Stay Safe

It’s obviously risky sending an online stranger your address, so Bovino suggests coordinating the pickup in a local public place — like outside a police station or fire department — instead of having buyers come to your home. For added peace of mind, though, you can view anyone’s commerce profile and ratings to make sure they seem legitimate. 

Also, to potentially avoid scammers, don’t exchange phone numbers (if at all) until after you’ve officially scheduled a date and time to meet. It’s best to keep communication within Facebook Messenger, but Bovino likes the convenience of being reachable over text or a phone call. It goes without saying, too, but never disclose any personal or bank account information, either.

Credit: Alisa Bovino

What to Do If Your Listing Isn’t Selling

Maybe you listed a stylish name-brand sectional, but months go by and no one bites (it’s me, hi, this happened). First, try styling it in a different way and take new photos. “Maybe people looking at it are like, ‘Oh, this kind of looks nice, but I can’t really tell,’ and it is probably because of the photo itself,” says Bovino. Alternatively, she has also encountered items that don’t seem worth the asking price, but they’ve caught her eye anyway “because they’re styled really well or they’re taken in like natural lighting.”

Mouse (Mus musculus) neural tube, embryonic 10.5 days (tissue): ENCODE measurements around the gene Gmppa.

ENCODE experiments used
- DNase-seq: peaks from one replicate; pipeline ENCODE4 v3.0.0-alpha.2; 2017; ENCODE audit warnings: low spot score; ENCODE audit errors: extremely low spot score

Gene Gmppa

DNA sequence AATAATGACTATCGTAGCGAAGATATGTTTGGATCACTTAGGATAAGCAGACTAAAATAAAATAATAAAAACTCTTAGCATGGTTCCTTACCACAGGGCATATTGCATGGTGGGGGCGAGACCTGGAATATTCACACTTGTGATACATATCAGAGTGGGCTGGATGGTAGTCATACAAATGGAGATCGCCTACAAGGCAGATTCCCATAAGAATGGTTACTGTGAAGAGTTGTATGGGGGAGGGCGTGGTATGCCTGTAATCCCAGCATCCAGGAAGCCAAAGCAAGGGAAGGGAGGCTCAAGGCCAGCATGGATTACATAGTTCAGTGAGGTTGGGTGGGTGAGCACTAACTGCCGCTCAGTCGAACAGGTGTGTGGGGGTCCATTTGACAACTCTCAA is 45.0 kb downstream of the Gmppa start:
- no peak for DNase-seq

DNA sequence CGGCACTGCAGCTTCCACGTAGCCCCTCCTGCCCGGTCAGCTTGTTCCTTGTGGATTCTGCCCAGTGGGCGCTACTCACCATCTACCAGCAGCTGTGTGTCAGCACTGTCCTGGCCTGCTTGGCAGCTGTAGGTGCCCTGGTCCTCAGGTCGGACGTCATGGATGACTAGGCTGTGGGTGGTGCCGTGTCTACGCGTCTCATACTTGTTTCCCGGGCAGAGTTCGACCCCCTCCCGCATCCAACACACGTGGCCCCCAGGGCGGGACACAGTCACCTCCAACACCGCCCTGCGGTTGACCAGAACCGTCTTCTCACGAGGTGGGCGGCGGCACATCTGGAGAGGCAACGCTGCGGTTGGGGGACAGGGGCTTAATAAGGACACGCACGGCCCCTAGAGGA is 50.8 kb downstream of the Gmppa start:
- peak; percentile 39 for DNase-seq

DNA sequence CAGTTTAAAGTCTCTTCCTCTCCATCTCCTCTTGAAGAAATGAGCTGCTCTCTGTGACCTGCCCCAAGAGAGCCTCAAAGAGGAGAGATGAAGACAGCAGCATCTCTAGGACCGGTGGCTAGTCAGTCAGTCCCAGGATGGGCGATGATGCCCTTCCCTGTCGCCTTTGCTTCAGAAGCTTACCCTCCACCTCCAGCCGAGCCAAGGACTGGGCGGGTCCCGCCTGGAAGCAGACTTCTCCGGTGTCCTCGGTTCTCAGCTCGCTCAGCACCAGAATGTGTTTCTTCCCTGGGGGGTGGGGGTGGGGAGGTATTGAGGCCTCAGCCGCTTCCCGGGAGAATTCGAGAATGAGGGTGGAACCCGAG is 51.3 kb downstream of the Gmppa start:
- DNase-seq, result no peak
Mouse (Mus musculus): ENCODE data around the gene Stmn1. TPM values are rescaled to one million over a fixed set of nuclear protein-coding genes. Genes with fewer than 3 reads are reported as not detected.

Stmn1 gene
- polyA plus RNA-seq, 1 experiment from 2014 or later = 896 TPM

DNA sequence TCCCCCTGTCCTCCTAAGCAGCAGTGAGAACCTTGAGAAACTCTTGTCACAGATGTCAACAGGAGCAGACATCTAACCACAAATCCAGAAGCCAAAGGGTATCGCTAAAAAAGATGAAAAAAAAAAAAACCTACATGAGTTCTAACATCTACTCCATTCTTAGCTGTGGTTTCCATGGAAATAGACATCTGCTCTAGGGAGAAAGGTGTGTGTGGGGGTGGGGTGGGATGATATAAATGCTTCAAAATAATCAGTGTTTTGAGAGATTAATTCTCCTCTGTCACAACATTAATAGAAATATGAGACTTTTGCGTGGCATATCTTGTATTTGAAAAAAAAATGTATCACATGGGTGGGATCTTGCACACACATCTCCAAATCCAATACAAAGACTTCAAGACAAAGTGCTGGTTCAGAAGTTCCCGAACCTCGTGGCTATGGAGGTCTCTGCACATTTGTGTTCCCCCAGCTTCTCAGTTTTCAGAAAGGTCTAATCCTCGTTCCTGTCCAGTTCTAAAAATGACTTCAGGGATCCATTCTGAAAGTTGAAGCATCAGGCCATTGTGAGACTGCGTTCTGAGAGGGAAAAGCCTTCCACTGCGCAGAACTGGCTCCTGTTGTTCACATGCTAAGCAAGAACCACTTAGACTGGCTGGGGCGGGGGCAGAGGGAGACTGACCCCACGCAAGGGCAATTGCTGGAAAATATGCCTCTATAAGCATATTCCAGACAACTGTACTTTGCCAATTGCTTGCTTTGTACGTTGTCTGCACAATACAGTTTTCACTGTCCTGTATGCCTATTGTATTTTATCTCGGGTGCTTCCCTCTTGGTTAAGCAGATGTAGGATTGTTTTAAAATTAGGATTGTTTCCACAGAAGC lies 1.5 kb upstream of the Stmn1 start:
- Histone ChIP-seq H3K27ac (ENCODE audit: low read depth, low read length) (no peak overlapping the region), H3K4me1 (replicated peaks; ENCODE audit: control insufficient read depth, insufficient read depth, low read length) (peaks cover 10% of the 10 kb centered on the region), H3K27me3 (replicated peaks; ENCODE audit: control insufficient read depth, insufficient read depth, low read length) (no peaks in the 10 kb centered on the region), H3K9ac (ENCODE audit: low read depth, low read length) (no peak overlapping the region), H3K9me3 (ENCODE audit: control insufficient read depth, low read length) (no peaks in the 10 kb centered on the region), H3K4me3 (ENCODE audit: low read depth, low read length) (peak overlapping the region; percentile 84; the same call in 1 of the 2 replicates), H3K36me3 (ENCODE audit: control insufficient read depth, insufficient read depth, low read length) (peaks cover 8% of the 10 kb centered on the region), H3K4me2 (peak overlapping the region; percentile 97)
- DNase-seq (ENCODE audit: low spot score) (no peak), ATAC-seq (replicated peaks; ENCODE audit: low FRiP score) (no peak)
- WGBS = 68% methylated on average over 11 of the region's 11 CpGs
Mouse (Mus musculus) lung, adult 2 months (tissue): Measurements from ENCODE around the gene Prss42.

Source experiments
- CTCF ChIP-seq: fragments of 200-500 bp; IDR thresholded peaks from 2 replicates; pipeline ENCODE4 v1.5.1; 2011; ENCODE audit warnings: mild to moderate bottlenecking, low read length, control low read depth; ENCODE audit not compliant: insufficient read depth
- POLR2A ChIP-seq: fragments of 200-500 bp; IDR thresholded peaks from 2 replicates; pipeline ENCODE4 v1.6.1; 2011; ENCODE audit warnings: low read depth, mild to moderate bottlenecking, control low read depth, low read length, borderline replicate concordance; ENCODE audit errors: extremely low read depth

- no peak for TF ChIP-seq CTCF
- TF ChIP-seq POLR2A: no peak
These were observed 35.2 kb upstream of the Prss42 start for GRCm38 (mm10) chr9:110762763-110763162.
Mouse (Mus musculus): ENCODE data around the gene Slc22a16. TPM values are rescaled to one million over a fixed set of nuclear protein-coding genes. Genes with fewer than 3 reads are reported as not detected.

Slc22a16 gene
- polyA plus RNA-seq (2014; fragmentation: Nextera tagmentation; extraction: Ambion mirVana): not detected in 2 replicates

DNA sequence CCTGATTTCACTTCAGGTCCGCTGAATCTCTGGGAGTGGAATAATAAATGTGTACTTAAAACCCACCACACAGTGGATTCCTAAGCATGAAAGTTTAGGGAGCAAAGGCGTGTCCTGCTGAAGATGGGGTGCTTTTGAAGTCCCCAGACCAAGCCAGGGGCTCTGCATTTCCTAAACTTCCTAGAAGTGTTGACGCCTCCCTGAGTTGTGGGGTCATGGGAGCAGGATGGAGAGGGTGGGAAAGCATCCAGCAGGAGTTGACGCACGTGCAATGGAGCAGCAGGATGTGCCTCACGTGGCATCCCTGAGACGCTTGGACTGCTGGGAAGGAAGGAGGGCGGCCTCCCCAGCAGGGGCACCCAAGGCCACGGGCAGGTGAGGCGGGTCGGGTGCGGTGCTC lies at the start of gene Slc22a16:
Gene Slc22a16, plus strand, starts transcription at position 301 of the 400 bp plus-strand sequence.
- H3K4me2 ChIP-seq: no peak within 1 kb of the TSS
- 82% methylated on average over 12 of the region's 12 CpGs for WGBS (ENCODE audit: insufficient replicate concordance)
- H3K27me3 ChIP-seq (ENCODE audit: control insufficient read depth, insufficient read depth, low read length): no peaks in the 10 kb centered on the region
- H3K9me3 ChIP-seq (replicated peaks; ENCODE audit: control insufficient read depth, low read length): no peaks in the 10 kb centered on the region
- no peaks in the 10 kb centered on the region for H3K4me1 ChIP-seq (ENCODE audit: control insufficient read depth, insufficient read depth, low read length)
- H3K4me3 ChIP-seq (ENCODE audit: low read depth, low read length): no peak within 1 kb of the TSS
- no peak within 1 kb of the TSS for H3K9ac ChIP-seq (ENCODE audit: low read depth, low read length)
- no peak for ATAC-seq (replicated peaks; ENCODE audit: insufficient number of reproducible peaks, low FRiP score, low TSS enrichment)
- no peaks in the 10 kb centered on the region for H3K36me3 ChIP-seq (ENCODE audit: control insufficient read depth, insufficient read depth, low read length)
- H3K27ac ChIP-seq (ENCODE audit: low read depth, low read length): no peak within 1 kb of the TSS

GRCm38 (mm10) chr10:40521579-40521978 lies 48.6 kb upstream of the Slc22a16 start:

Next, it pains me to say this, but lower the price. I know, I know — you want to get as close to your original spend as possible, but Marketplace shoppers are often looking to score a deal. For a big-ticket piece in larger cities, some buyers without cars may also have to budget for movers or transportation. Try decreasing the cost in small increments to start — especially if you’re under pressure to sell something by a specific move-out date or to make space for another piece getting delivered.

If all else fails, Facebook does allow you to repromote an item for sale every seven days, but Bovino says to try deleting and re-listing the posting altogether. “Chances are the old one probably isn’t showing up in people’s feeds that much anymore, but a new item is more likely to,” she adds.